Apple yesterday issued a tenth beta of iOS 11. The thing is, we’ve never had as many as ten betas preceding a final release so this is uncharted territory for Apple and its developers.
As per conventional wisdom, the next release should arrive in the form of a Golden Master.
In software engineering, a Golden Master (also referred to as a Gold Master or just GM) is a final version of software ready for release to manufacturing. In terms of iOS betas, an iOS Golden Master candidate, in most cases, carries the same build number as a final public release that customers get to download through Settings → General → Software Update.
In a video below our own Andrew O’Hara discuses iOS 11 beta 10, speculating that it’s most likely the last beta before a Golden Master is released ahead of the September 12 keynote.
But what if we’re in for another beta?
And, assuming the Cupertino company indeed issues iOS 11 beta 11 in the coming days, how could they possibly follow up with a Golden Master candidate and get a final iOS 11 release onto the new iPhones with such a short timeline?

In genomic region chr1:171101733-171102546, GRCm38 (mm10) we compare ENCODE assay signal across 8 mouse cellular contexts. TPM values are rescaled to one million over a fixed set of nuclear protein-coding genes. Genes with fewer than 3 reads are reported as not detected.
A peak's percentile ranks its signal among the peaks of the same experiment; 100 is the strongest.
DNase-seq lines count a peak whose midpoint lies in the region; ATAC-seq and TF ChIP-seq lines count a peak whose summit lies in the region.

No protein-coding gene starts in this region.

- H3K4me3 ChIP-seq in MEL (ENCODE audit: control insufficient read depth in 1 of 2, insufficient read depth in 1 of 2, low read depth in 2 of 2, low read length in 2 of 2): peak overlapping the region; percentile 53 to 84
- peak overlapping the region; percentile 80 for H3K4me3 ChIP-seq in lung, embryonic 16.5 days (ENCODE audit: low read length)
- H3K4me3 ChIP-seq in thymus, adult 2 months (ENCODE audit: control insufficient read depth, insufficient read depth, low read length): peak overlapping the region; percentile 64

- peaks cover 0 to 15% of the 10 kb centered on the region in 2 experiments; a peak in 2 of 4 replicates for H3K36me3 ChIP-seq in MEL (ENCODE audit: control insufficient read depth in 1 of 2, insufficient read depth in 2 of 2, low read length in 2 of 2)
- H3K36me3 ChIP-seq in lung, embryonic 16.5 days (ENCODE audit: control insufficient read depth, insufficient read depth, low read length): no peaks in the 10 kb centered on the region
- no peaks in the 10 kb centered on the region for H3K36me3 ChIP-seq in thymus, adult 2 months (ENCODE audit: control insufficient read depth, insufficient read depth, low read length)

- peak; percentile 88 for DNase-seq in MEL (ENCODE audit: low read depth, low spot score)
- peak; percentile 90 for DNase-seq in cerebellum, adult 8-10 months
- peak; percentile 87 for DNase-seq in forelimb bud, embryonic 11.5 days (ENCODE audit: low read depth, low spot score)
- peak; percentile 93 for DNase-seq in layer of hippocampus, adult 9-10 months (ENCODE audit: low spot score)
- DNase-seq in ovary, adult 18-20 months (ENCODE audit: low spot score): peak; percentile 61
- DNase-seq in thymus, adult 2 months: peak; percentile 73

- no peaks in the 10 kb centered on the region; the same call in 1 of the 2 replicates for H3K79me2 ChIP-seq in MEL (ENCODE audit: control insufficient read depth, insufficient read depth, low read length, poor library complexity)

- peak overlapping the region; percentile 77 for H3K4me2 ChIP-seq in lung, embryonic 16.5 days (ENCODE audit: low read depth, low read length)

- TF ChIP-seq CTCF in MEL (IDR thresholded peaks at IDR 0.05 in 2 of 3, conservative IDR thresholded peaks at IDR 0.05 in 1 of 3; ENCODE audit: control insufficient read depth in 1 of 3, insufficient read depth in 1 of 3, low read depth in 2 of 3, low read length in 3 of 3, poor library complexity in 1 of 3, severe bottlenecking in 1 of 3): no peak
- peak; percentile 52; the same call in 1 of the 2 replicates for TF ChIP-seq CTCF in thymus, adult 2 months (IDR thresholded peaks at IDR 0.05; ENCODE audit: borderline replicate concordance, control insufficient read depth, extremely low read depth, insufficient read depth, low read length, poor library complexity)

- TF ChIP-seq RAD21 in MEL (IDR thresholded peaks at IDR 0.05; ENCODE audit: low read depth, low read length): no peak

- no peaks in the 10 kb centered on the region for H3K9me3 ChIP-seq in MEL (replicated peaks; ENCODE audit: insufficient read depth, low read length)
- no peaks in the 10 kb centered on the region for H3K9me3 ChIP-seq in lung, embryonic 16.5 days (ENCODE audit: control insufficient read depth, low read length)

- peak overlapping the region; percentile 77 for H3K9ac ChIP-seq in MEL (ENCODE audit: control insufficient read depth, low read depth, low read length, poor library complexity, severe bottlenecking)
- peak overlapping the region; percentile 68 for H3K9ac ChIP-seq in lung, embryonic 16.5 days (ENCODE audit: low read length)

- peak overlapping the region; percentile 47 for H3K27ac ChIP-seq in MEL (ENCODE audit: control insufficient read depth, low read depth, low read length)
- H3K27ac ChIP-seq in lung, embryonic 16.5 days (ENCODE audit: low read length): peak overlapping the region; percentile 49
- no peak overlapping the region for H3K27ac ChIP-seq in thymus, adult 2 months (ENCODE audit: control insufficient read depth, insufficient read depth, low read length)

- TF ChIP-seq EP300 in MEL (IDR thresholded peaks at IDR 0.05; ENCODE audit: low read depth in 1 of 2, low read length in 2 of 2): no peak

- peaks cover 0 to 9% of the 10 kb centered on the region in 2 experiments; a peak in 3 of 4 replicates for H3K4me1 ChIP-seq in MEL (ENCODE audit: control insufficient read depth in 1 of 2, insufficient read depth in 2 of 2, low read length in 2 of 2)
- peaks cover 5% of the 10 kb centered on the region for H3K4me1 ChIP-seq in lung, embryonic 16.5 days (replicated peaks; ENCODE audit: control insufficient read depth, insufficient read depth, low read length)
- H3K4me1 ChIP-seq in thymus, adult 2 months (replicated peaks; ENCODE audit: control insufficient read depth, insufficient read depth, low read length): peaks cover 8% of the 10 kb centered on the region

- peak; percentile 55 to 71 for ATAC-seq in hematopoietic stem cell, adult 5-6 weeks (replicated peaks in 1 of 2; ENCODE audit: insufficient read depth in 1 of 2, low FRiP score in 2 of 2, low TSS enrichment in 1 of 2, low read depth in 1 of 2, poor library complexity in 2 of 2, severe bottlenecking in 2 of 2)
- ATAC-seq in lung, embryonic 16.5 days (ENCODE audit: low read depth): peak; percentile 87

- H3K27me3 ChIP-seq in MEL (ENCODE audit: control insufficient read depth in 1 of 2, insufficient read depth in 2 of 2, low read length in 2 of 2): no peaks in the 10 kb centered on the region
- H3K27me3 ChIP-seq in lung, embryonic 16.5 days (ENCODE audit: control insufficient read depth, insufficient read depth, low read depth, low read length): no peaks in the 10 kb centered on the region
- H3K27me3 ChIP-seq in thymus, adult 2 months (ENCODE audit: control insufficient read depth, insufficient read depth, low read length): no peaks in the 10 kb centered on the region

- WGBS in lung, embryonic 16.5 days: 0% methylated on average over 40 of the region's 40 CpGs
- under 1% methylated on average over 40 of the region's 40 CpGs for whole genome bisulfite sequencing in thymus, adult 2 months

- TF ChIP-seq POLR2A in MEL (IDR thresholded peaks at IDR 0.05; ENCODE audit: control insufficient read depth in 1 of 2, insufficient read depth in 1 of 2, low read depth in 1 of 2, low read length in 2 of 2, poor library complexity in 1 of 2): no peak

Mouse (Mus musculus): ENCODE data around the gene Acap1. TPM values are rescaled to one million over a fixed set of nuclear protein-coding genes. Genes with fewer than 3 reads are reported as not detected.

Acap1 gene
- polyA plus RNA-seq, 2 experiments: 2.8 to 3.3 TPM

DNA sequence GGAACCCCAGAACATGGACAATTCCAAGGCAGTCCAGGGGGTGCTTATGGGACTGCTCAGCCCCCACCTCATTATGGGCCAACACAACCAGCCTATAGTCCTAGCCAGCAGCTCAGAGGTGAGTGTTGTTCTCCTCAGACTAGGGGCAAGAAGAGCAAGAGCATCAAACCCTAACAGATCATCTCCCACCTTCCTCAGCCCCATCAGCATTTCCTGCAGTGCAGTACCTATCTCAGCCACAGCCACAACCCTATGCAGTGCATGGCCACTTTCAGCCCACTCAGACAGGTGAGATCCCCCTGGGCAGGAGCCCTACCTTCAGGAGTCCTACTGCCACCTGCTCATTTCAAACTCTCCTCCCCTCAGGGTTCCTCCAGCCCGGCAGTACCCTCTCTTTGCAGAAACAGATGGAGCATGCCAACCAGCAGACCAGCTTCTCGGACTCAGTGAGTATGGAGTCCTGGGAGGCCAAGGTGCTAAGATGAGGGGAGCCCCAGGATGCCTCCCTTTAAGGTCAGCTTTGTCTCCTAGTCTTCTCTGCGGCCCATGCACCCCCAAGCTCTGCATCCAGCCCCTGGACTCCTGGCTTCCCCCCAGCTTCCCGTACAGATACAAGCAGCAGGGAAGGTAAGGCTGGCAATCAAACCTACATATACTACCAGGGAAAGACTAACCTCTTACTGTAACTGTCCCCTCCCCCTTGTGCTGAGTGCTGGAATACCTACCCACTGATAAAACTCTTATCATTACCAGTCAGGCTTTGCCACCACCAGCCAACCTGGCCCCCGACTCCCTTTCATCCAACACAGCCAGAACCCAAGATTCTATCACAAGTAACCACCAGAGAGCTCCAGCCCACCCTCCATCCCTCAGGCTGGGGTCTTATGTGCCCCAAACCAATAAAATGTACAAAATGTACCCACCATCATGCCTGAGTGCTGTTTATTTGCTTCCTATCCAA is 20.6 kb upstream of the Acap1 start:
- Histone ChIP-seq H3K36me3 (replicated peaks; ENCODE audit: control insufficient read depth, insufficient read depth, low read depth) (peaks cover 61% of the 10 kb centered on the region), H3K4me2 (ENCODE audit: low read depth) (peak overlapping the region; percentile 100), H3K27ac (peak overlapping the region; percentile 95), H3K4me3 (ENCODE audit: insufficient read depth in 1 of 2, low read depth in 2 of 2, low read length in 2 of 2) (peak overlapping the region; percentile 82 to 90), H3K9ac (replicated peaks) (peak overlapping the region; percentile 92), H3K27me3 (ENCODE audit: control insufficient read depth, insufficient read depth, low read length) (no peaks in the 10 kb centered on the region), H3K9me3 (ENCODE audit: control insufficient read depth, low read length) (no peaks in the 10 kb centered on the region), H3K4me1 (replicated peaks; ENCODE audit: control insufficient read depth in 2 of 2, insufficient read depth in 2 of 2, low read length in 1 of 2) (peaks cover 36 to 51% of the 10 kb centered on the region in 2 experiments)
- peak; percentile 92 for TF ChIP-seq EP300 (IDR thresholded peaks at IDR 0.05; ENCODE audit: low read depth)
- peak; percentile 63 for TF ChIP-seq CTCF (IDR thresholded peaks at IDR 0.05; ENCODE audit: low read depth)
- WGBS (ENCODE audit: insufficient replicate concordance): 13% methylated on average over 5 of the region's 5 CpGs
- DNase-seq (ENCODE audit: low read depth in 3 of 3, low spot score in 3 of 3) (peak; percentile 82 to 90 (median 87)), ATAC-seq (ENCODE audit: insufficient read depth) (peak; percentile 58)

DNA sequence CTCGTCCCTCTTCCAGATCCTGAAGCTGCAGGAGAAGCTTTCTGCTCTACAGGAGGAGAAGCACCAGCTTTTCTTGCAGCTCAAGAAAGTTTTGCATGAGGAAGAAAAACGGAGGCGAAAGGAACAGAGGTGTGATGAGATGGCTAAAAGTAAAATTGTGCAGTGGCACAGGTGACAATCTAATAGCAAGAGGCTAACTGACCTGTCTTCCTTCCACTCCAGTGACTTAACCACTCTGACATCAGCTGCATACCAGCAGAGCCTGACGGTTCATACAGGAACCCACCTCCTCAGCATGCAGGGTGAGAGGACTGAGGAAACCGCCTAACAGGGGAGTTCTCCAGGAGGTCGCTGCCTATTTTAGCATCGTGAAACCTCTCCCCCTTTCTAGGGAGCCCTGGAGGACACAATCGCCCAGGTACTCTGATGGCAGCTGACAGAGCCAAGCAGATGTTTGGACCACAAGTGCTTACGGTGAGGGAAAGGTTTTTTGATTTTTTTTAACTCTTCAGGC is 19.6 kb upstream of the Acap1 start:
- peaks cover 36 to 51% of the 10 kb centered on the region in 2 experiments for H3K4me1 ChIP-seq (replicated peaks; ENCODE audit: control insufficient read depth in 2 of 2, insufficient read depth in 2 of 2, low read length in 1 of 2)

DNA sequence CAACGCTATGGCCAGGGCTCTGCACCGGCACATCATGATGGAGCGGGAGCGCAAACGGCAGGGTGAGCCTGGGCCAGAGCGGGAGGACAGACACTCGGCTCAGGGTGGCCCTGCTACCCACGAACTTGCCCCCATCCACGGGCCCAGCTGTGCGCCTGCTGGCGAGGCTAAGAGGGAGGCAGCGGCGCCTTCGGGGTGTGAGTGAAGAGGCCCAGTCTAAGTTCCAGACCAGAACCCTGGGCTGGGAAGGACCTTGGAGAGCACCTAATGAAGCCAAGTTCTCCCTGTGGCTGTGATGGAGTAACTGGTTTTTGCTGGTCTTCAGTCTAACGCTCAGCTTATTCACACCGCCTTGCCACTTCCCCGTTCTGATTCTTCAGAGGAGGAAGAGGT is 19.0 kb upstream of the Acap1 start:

I’ve had an interesting discussion about that with Jim Gresham on Twitter.
With iOS 11 Beta 10 just launching…. How are they going to get iOS 11 onto the new iPhones with such a short timeline? … delay the iPhones
— Jim Gresham (@Jim_Gresham) September 6, 2017
It would seem Apple has solved this problem a few years ago, at least on paper.
According to the company’s patent application published in March 2015 by the United States Patent and Trademark Office, they’ve invented a smart packaging system that would permit them to personalize new devices while still in the packaging at retail stores.
PatentlyApple has a great explainer but in a nutshell, devices would be shipped to stores in a special “packaged power mode” that uses a very limited amount of power—just enough to let them be awoken by a nearby computing device.
An employee would simply tap a special label on the packaging to wake up the packaged device. The device would then connect wirelessly with another computing device in sufficient proximity for discovery information to be exchanged (something like AirDrop).
From there, store employees could remotely personalize the packaged device, change settings and even update its software wirelessly.
Pretty rad, wouldn’t you agree?